Texas countered in the top of the third. After getting two quick outs, A.J. Burnett allowed a walk to Michael Young and a double to Hank Blalock. Nelson Cruz then added to Texas' league-leading HR total, launching one to left and giving Texas a 3-2 lead. They would be the only runs Burnett would surrender on the night.

The eighteen game errorless streak ended in the fourth, as Elvis Andrus stole second and Jorge Posada's throw sailed into centerfield, allowing Andrus to take third.

The Yankees countered in the fourth. A Johnny Damon RBI single plated Cabrera to tie the score at three. Teix then got plunked for the second time in as many plate appearances and he was none too happy about it, voicing his displeasure to Padilla. Teix would not have to wait long to take out some aggression. With the bases loaded and one out, A-Rod hit a potential double play ball to Ian Kinsler. But Teix went in high and hard on rookie shortstop Elvis Andrus, breaking up the double play, allowing Jeter to score the go-ahead run (the 1,500th of his career), and most importantly, keeping the inning going.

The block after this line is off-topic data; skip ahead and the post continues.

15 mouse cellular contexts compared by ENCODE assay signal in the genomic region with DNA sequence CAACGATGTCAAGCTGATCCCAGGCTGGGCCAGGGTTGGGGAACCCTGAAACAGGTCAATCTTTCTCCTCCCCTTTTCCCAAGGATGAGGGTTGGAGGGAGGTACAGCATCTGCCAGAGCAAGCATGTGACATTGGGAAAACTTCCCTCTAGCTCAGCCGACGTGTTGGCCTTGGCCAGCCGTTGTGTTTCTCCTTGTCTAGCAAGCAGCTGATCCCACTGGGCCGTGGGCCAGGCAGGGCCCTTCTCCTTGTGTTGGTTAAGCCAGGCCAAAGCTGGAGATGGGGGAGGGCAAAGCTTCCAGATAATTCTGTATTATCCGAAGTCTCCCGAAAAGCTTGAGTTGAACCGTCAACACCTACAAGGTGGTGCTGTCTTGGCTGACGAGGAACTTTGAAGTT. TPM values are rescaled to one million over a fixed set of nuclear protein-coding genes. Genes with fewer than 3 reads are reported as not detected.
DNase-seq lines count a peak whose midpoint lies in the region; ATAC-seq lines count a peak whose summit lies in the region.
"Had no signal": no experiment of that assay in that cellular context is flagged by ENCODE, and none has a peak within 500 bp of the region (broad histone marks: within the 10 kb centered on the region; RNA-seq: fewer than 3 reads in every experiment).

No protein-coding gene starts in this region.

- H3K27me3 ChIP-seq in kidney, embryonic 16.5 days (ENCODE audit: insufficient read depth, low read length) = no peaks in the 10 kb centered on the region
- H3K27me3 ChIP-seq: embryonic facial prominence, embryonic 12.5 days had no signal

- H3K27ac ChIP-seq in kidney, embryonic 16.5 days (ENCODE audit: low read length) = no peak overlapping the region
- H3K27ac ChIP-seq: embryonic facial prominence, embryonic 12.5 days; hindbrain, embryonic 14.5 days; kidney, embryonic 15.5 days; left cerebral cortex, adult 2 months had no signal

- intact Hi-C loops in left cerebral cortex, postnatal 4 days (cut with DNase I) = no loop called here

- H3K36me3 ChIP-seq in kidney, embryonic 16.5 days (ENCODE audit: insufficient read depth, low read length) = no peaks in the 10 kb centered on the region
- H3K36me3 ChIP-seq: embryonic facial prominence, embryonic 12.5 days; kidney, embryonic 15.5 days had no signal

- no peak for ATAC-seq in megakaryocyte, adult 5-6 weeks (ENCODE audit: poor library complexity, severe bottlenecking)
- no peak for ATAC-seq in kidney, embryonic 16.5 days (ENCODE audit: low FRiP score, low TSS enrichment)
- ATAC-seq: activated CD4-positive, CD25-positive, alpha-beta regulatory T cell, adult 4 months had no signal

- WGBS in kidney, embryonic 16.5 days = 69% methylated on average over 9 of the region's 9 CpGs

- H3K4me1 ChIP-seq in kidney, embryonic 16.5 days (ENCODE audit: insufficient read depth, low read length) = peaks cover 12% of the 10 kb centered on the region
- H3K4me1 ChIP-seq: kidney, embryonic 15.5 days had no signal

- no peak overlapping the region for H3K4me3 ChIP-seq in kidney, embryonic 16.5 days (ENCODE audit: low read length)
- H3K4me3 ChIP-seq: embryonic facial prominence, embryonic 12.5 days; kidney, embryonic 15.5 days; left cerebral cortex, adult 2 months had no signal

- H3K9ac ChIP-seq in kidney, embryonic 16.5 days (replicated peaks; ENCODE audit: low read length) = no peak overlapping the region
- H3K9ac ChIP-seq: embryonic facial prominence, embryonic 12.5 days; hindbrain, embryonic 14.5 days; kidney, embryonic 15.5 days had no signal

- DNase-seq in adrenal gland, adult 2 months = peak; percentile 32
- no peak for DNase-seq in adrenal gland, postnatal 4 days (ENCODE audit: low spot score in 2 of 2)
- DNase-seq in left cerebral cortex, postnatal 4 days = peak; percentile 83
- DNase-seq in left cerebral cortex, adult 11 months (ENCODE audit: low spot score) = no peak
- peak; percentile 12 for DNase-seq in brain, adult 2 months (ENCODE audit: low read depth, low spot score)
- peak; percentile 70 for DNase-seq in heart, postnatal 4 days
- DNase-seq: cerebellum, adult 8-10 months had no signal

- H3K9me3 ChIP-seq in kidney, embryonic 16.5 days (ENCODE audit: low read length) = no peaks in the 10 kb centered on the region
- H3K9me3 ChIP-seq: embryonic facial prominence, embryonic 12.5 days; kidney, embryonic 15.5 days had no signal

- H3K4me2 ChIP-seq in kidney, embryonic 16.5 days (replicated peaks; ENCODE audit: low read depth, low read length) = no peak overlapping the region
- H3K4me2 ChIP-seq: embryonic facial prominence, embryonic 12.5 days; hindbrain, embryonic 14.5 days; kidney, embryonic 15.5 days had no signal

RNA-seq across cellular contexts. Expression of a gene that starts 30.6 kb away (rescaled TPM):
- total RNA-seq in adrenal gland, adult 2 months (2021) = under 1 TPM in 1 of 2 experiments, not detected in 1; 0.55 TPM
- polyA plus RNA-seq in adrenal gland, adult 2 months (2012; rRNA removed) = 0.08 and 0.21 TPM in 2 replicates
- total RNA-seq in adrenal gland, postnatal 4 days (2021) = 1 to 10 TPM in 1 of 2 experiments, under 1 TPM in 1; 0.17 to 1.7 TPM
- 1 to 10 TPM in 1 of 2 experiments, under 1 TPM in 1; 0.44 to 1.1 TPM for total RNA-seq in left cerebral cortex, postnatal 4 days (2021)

The Yankees capitalized on the opportunity. Cano singled Damon home, chasing Padilla. Posada singled off Padilla's replacement, Derek Holland, scoring A-Rod, followed by a Matsui homer that scored Cano and Posada. When the inning was over, the Yankees had scored seven and taken a commanding 9-3 lead.

The scoring for the night was capped in the sixth as Posada blasted a three run homer to right, that I'm told just missed the upper deck, making it 12-3.

Meanwhile, Burnett cruised, going 7 innings, allowing 8 hits, 3 ER, and 8 Ks to just 1 BB. It was the second straight victory for Burnett, both of which have been impressive performances. From there on, it was garbage time, as the likes of Angel Berroa, Brett Tomko, and Jose Veras finished out the night. Fortune is smiling upon the Yankees right now, as even the combustible Veras turned in a perfect ninth.

Anyway, it's good to be back. I'll have some more content tomorrow, recapping my excursions over the past several days. And I look forward to watching a Yankee game again.